I remember the day well.
It was ninth grade. I was leaving campus, turned a hallway corner, and saw a group of guys bullying a friend, Mark. (Not his real name.) He was pinned against the wall and being punched in the face and stomach.
Mark was quiet, sweet, intelligent, and not very athletic. He liked puppies, cooking with his mother, working in the garden, reading, and music.
My reaction was swift, and I felt rage inside me. It was the sort of over-the-top response only a ninth-grader could manage. And while no one bullied Mark again, I want to be clear: I’m not the hero in this situation. My response did nothing to fix the underlying issues. (Not to mention I’m in time out for about another 14 years.)
But it raises a question: Can we say we love God with all our heart, mind, and soul without loving our neighbor? If we fail to act when we see injustice and oppression?
Even worse, can we say we love God if we bully someone else? Shun them?
For the record, bullying happens in many churches. Often, the genesis is a parking lot conversation. The result is that someone is on the outs, gets the cold shoulder, or is unwelcome. When this happens, the entire body of Christ is injured.
Let’s take things a step further. Can we say we love God if we ignore someone else’s concerns? Even if we disagree with them?
Or the person who irritates us, even though the situation isn’t their fault?
I’m thinking of a Sunday during the pandemic when I was in line at the returns desk at our nearby Lowes. In front of me were about a dozen people, all well-dressed. Some were still holding their church bulletins.
The wait was interminable, and folks were doing the passive-aggressive thing.
We know the drill: Bored looks. Pointed sighs. Tapping feet.
Finally, some old battleaxe bellowed, “Can’t you call someone to help?!”
As I was eying her, wondering if she had a weapon, an older gentleman behind her said quietly, “Given how fast he’s running, I’m betting he’d gladly call for help if he could.”
There was an awkward silence. Then, the lady who had yelled went over and said to the guy at the counter, “I’m so sorry. I know you’re short-staffed.”
My experience illustrates something important. Our failings in these areas often involve issues we think are minor. But they can cause significant upset for others, especially if the other person is trying their best.
In other words, we feed the hungry, aid the needy, and aid the oppressed. But we turn around and bully some kid making minimum wage at a job we probably wouldn’t even consider. And all because we went to a store in the middle of a pandemic when we probably could have done everything we needed online. So who’s the dork in this situation?
We call bullying, oppression, exclusion, and other misconduct sins. But when we do these things ourselves, we don’t call them sins. Instead, we call our actions mistakes and engage in the sin of hypocrisy.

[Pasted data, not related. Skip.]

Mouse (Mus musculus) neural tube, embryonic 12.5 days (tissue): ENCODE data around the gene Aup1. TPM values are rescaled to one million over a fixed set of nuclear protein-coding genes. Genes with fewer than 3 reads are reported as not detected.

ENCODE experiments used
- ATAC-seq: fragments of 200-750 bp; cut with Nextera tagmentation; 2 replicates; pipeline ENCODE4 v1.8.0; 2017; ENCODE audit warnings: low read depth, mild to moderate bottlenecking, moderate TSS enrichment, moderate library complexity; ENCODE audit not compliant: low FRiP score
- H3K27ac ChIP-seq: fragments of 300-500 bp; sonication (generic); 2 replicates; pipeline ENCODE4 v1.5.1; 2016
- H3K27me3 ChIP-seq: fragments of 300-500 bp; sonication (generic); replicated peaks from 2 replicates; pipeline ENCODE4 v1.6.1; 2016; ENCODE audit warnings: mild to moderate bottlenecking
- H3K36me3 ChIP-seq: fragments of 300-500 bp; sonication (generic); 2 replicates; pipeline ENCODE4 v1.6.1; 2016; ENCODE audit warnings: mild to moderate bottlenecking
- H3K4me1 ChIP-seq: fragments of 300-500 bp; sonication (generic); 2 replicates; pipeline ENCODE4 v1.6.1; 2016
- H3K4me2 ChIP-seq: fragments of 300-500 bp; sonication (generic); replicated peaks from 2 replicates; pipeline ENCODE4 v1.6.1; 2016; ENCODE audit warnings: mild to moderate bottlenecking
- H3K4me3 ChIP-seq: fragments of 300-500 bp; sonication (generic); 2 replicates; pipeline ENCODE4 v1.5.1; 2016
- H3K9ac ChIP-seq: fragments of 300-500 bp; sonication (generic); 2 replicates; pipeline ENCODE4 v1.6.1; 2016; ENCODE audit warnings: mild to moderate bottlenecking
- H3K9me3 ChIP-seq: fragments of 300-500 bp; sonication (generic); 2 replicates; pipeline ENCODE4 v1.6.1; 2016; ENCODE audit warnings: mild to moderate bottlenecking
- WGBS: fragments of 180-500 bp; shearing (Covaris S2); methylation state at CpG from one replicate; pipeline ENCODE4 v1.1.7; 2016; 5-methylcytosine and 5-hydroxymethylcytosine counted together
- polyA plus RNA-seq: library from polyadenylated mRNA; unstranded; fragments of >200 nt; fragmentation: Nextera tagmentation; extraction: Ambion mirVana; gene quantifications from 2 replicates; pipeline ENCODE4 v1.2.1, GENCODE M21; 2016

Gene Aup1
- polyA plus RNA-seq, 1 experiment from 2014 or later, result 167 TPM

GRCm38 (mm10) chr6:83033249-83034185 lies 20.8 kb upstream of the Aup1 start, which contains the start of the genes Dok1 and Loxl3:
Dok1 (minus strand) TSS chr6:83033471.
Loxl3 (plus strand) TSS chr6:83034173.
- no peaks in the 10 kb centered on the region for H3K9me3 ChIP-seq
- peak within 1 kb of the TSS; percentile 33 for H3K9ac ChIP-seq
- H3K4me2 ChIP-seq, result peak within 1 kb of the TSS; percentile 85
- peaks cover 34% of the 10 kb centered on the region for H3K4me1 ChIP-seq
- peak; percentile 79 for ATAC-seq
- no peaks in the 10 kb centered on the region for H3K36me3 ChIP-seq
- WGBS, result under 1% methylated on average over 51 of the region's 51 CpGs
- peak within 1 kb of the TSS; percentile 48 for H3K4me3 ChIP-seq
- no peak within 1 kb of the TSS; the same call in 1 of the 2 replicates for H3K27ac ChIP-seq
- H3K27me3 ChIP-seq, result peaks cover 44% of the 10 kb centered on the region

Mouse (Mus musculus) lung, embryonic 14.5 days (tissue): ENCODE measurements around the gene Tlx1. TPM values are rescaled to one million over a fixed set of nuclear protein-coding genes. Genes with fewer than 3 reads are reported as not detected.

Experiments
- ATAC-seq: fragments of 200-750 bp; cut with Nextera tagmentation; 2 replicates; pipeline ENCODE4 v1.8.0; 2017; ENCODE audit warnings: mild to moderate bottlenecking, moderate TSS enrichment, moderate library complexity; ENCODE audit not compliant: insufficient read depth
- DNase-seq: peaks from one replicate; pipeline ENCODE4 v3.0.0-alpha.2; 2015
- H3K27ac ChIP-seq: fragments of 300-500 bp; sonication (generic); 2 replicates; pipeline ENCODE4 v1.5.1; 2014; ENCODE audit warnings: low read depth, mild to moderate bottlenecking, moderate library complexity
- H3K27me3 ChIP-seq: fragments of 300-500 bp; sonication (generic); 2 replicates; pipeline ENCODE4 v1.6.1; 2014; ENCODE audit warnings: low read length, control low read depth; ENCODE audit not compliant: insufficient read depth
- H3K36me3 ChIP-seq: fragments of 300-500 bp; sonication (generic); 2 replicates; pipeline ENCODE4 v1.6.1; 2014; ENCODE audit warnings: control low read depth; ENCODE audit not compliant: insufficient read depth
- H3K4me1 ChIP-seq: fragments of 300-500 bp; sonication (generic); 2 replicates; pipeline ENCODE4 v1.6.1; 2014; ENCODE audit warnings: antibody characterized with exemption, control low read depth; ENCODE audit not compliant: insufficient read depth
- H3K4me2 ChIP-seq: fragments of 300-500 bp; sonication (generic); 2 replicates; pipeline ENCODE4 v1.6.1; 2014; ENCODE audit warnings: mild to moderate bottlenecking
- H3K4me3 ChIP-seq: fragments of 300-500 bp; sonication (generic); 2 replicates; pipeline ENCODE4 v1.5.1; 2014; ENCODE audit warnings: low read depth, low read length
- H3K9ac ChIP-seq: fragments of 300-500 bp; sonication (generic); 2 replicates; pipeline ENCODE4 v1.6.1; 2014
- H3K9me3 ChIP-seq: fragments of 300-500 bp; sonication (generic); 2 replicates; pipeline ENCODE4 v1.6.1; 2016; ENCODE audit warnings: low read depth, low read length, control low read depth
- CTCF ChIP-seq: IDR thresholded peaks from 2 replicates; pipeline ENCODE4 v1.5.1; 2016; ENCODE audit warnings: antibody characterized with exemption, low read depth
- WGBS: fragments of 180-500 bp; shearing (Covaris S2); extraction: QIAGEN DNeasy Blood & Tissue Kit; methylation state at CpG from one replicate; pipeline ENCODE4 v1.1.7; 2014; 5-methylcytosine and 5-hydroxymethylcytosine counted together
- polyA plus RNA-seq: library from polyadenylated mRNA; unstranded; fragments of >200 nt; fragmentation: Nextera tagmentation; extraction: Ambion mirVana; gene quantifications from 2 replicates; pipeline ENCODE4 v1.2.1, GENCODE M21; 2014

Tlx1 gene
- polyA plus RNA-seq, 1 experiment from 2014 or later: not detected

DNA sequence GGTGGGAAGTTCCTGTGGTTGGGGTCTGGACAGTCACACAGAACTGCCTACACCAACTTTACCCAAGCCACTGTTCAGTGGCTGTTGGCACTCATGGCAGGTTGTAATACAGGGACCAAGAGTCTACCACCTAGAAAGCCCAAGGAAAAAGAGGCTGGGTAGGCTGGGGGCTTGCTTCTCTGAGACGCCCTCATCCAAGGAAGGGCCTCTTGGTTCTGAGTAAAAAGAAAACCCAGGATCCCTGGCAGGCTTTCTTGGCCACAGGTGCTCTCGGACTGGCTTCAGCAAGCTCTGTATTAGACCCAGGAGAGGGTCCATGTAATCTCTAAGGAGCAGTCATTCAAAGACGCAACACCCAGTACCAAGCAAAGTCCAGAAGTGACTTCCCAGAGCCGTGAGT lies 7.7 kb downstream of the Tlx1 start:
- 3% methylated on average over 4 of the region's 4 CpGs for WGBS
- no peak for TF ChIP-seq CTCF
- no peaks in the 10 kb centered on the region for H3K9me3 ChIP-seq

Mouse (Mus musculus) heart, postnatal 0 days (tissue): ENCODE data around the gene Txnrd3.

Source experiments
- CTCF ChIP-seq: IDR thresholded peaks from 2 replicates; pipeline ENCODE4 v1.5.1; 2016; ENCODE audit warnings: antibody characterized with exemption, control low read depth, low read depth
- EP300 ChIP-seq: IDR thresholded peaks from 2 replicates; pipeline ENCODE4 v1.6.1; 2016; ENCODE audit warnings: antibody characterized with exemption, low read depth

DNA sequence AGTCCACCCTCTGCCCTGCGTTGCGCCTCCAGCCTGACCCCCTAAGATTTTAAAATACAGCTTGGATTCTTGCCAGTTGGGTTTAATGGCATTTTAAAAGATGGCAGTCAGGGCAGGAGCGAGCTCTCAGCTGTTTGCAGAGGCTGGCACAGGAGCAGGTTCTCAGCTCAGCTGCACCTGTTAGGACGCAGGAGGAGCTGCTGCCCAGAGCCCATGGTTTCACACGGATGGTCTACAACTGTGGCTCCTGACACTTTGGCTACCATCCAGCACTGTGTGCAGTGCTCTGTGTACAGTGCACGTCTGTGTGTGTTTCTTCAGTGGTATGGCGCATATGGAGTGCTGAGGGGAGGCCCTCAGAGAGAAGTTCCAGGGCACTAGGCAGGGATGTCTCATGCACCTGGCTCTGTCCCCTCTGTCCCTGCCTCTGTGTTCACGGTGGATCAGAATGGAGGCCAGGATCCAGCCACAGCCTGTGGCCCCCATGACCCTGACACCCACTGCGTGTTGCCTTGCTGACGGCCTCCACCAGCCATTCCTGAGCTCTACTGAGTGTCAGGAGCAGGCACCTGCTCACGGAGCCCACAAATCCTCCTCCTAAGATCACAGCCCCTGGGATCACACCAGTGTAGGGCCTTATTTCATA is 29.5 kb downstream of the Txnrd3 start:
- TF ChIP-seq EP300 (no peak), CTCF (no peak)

Or we ignore our sin and call it water over the dam. The excuses are many, and they are lame. We know the drill. We say:
- Well, he’s gone now.
- That was so long ago.
- I don’t think it would make a difference.
- It was a bad day.
But the kid working the returns desk remembers that day. I remember that day. The effects linger and often get paid forward. In other words, we must repent and make restitution, even if it happened long ago. We must end the cycle of misconduct.
We make the same mistakes with clergy and friends. We make excuses to avoid dealing with unpleasant truths. Consider: How often do we say:
- Don’t take it personally.
- It will be someone else’s turn next.
- I know him. He would never do that.
- We’re all good people doing God’s work.
But because someone is clergy or a friend doesn’t mean we can assume they are reasonable, just, or holy. Friendliness has little, if any, connection to faith. Nor is being a priest a guarantee of anything except that they wear funny clothes to work.
And so, when we minimize sin, either our own or that of others, we erode the Kingdom of God. So too, when we assume corruption away: We pull down that which others have built up. We fail to ask the question: Does my conduct, here and now, build others up?
As for clergy, real priests expect to be held accountable. They welcome it. And there is no faster way to kill the church than to ignore misconduct, regardless of who’s behind it.
Friends, we need to be precise. We don’t build the Kingdom of God with mountains. It’s rare we even get to use giant boulders or slabs of rock.
Instead, we build the Kingdom of God of bricks. One by one, day by day. The bricks are the behaviors, large and small, that we offer at the altar of God. And the cement is our love of God AND our love of our neighbors. We cannot have one without the other.